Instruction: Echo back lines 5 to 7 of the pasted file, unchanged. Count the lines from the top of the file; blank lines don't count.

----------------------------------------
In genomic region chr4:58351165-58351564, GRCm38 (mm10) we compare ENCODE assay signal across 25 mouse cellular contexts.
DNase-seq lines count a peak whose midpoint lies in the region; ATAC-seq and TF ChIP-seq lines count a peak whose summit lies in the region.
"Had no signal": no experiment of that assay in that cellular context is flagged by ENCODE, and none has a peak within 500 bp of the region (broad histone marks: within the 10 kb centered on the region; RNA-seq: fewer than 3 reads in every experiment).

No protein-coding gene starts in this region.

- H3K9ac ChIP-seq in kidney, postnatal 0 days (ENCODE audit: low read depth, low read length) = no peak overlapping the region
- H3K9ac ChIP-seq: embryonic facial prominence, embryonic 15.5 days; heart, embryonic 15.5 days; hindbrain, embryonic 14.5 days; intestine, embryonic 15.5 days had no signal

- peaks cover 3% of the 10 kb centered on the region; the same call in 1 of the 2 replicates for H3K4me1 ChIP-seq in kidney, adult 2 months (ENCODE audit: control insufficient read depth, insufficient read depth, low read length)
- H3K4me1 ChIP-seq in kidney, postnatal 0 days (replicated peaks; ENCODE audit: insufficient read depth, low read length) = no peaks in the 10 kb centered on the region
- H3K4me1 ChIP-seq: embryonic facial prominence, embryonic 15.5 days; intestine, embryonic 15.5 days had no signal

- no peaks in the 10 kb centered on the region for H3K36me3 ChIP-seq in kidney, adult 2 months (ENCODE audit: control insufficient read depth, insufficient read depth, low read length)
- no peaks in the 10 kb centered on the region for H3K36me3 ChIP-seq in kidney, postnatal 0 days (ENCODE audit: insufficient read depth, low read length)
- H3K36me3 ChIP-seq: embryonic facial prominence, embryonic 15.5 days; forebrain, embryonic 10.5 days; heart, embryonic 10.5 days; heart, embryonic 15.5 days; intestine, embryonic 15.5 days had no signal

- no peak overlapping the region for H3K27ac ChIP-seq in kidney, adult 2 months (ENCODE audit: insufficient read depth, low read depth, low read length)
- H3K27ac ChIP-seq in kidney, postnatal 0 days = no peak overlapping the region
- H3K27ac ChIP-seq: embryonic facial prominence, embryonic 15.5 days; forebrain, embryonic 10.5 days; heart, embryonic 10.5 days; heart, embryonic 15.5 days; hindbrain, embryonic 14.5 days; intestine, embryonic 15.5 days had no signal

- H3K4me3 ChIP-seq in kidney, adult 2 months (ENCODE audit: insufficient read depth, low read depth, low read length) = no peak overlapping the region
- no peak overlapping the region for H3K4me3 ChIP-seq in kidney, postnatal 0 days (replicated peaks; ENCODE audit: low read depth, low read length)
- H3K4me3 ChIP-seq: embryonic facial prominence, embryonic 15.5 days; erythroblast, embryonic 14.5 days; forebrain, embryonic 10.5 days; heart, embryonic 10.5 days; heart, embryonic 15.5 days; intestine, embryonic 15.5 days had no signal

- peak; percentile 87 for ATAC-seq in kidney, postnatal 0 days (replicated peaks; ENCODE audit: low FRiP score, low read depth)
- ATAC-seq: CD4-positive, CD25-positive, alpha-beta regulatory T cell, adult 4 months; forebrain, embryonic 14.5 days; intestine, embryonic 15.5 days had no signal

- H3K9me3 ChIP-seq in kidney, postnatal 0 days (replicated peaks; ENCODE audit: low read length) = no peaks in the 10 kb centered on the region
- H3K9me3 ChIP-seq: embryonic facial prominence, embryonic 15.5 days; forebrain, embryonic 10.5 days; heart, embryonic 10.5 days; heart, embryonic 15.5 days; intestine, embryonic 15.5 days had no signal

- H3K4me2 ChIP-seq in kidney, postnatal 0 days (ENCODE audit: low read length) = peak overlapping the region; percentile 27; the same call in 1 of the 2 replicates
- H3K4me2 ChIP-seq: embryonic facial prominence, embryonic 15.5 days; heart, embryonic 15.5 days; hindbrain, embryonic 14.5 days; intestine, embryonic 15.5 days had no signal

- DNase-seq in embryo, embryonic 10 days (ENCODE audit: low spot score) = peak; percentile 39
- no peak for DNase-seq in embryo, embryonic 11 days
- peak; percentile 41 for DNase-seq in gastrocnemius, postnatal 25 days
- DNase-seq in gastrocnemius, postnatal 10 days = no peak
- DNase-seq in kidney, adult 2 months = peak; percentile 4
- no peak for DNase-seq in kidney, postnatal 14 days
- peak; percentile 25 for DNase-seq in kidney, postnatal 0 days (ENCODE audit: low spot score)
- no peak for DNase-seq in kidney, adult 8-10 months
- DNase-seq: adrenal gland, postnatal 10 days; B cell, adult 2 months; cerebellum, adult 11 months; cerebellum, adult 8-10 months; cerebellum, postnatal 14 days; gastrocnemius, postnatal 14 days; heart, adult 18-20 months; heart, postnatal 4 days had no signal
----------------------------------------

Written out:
- H3K9ac ChIP-seq in kidney, postnatal 0 days (ENCODE audit: low read depth, low read length) = no peak overlapping the region
- H3K9ac ChIP-seq: embryonic facial prominence, embryonic 15.5 days; heart, embryonic 15.5 days; hindbrain, embryonic 14.5 days; intestine, embryonic 15.5 days had no signal

- peaks cover 3% of the 10 kb centered on the region; the same call in 1 of the 2 replicates for H3K4me1 ChIP-seq in kidney, adult 2 months (ENCODE audit: control insufficient read depth, insufficient read depth, low read length)